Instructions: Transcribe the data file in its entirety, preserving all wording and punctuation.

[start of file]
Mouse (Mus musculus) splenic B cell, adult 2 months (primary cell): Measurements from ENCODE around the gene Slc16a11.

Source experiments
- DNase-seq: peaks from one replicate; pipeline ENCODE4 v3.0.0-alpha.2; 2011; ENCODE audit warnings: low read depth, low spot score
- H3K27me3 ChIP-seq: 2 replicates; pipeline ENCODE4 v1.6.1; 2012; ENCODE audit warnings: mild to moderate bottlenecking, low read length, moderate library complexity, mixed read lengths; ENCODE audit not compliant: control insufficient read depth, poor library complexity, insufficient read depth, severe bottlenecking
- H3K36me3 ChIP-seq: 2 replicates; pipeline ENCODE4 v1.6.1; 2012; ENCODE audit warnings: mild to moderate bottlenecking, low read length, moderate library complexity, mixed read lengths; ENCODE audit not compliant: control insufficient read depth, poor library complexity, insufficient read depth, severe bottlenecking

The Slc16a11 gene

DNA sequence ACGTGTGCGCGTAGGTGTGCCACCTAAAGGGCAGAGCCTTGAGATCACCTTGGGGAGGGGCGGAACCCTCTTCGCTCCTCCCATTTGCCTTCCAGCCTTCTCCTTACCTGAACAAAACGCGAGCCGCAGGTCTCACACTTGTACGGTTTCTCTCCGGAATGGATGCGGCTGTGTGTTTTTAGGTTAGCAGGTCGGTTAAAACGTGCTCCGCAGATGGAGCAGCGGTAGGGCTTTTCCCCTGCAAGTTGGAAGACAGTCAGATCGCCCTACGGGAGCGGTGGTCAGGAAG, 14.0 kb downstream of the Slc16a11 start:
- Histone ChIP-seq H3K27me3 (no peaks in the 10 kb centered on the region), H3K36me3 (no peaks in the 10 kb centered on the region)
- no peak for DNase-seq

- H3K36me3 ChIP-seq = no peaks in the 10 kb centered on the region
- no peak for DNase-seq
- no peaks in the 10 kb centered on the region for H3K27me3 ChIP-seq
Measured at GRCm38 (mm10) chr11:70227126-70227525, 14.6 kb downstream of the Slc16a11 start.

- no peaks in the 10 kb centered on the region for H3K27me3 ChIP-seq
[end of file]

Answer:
Mouse (Mus musculus) splenic B cell, adult 2 months (primary cell): Measurements from ENCODE around the gene Slc16a11.

Source experiments
- DNase-seq: peaks from one replicate; pipeline ENCODE4 v3.0.0-alpha.2; 2011; ENCODE audit warnings: low read depth, low spot score
- H3K27me3 ChIP-seq: 2 replicates; pipeline ENCODE4 v1.6.1; 2012; ENCODE audit warnings: mild to moderate bottlenecking, low read length, moderate library complexity, mixed read lengths; ENCODE audit not compliant: control insufficient read depth, poor library complexity, insufficient read depth, severe bottlenecking
- H3K36me3 ChIP-seq: 2 replicates; pipeline ENCODE4 v1.6.1; 2012; ENCODE audit warnings: mild to moderate bottlenecking, low read length, moderate library complexity, mixed read lengths; ENCODE audit not compliant: control insufficient read depth, poor library complexity, insufficient read depth, severe bottlenecking

The Slc16a11 gene

DNA sequence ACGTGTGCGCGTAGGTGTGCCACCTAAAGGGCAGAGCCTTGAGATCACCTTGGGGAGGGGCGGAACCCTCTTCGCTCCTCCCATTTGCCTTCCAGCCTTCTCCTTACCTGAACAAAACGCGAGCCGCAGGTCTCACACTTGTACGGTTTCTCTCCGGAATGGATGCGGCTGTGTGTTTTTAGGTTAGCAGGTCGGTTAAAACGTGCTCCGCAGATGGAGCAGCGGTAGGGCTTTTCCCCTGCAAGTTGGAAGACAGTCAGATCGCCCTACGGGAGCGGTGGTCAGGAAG, 14.0 kb downstream of the Slc16a11 start:
- Histone ChIP-seq H3K27me3 (no peaks in the 10 kb centered on the region), H3K36me3 (no peaks in the 10 kb centered on the region)
- no peak for DNase-seq

- H3K36me3 ChIP-seq = no peaks in the 10 kb centered on the region
- no peak for DNase-seq
- no peaks in the 10 kb centered on the region for H3K27me3 ChIP-seq
Measured at GRCm38 (mm10) chr11:70227126-70227525, 14.6 kb downstream of the Slc16a11 start.

- no peaks in the 10 kb centered on the region for H3K27me3 ChIP-seq